Oscilloscope thinks it’s a video monitor

There is nothing wrong with your television set. Do not attempt to adjust the picture.

Where would we be if we listened to advice like that? [Eric] writes that with a fairly simple circuit, he’s able to split a composite video signal into its constituent X and Y ramp signals for display on his trusty Tektronix 465m. A LM1881 IC does the bulk of the heavy lifting. After running the signal through a few passive components, the generated ramp signals are ready for consumption by his venerable ‘scope. All that’s needed past that is some additional glue logic to invert the levels so the image shows up properly. The end result is a display that has an almost ethereal quality to it, like an old TV set or something out of the movie Brazil.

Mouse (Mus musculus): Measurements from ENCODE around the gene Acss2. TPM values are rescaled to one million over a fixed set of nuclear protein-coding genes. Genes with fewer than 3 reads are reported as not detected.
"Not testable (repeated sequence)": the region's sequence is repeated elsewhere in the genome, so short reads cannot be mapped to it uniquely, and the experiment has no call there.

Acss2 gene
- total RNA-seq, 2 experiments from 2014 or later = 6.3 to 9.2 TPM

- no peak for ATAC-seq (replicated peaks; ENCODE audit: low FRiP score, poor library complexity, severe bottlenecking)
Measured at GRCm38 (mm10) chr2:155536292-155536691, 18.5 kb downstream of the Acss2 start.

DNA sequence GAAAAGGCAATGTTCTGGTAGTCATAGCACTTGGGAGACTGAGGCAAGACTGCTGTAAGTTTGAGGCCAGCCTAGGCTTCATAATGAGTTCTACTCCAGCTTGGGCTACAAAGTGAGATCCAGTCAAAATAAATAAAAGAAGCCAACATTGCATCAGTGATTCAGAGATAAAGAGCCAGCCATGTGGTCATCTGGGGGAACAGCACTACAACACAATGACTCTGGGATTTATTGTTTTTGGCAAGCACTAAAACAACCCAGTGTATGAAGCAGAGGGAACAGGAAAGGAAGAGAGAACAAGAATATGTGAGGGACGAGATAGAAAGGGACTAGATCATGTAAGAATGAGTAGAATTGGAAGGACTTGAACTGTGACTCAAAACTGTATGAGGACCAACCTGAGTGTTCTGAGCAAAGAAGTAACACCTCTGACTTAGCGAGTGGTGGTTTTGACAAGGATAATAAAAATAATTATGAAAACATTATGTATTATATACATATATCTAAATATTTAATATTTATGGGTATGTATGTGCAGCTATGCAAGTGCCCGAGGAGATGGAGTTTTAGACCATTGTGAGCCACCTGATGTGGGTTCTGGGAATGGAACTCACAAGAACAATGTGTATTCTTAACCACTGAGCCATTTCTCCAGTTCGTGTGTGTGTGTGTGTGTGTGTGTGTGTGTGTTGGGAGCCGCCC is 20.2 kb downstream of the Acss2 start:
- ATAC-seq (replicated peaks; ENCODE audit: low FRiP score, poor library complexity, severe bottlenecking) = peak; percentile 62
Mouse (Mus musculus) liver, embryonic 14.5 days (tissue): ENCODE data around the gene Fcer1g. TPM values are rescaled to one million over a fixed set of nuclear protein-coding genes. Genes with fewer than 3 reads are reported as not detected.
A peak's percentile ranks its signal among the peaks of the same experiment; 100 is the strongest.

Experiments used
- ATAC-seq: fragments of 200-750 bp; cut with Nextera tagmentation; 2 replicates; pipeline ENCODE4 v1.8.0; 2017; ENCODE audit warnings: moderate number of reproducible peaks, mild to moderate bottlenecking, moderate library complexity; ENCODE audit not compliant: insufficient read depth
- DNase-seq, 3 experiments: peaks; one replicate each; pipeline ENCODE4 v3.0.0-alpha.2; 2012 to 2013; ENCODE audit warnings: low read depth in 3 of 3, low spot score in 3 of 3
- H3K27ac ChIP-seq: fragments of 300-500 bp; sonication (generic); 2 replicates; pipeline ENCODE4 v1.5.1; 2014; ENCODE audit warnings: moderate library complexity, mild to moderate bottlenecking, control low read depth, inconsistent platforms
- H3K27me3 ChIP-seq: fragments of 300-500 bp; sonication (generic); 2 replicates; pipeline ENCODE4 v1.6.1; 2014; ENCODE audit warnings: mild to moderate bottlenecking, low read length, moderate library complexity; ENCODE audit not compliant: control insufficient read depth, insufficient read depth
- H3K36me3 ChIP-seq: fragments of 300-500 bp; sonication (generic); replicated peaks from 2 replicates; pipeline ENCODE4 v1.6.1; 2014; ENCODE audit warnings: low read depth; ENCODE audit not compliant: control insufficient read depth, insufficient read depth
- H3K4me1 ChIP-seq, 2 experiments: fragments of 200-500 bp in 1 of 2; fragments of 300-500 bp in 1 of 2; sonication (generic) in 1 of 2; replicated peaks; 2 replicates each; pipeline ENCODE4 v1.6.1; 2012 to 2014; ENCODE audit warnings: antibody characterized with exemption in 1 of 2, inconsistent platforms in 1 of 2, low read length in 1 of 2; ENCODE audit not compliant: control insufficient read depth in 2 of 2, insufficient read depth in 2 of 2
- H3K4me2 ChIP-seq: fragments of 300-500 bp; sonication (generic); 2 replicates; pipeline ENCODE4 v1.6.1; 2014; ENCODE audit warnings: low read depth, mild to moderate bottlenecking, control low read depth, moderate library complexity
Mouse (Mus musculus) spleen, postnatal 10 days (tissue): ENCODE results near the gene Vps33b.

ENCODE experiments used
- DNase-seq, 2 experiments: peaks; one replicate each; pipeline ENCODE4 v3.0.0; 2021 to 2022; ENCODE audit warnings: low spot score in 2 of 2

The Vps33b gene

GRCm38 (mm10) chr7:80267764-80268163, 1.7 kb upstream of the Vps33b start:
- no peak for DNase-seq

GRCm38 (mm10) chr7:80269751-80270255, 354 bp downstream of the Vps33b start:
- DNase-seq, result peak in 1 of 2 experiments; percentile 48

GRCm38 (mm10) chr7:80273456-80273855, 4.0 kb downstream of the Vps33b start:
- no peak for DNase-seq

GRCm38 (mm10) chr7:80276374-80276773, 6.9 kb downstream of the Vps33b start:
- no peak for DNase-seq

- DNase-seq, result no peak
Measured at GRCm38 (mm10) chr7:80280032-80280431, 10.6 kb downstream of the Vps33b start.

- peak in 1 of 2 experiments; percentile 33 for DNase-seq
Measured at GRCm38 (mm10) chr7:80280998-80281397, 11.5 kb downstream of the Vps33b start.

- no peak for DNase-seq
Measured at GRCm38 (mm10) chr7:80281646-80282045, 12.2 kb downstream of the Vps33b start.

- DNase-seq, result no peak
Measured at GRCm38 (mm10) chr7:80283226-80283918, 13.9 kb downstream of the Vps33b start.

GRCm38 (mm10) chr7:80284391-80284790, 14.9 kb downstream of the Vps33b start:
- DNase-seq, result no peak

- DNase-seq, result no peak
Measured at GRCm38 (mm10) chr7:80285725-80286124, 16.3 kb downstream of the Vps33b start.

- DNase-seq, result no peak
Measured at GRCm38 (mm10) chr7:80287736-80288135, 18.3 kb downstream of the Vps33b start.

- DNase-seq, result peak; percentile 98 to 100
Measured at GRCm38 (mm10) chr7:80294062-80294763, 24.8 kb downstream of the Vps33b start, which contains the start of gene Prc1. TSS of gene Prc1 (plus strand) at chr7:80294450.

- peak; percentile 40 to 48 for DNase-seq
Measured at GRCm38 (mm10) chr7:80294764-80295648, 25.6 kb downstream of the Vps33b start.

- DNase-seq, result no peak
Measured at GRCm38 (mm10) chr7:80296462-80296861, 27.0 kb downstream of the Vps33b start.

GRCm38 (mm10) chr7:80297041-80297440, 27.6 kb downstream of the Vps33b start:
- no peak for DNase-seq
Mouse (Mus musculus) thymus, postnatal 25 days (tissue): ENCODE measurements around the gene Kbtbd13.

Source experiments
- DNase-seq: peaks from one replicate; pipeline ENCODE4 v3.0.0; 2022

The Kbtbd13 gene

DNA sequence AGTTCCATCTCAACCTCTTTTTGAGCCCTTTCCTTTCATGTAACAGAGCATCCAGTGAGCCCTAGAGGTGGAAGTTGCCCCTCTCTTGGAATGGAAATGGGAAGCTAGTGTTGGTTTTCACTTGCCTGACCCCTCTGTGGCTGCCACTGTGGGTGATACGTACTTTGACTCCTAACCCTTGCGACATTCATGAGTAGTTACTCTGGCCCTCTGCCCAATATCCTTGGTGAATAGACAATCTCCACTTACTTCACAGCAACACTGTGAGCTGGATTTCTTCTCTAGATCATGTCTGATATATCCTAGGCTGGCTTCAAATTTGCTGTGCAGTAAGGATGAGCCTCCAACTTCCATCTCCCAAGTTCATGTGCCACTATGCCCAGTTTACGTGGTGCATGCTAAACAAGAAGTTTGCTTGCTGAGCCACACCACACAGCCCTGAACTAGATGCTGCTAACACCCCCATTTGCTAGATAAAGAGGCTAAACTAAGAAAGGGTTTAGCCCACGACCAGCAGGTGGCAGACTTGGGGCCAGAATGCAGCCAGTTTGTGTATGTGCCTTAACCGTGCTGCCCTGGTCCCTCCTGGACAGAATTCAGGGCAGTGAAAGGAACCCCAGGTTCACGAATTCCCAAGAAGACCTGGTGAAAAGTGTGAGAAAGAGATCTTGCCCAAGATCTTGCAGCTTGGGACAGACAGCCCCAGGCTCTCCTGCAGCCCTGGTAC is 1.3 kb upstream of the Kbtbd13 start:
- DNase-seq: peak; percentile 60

Hit the break to catch a video of the circuit in action.

13 thoughts on “Oscilloscope thinks it’s a video monitor

  1. This is so awesome. I can’t think of a practical use (except for showing off to nerdy friends, I suppose) but I love it!

  2. I always thought the steampunquesque machines in Brazil where made of Apple IIc monitors, typewriters and Hollywood glue….

  3. It’s even better when you set H or V to sub intervals, and mess with the aspect ratio like there’s no today on the tube. Come to think of it you can correct for the aspect ratio mess that has arisen since widescreen TV. Cool if you like black & green TV. Come to think of it most TV has turned a sickly green.

  4. I vote for Youscope.
    For anyone who doesn’t know yet, Youscope is only a (stereo) audio file which is played on an analog (or really high end digital) oscilloscope. NO extra circuitry required.

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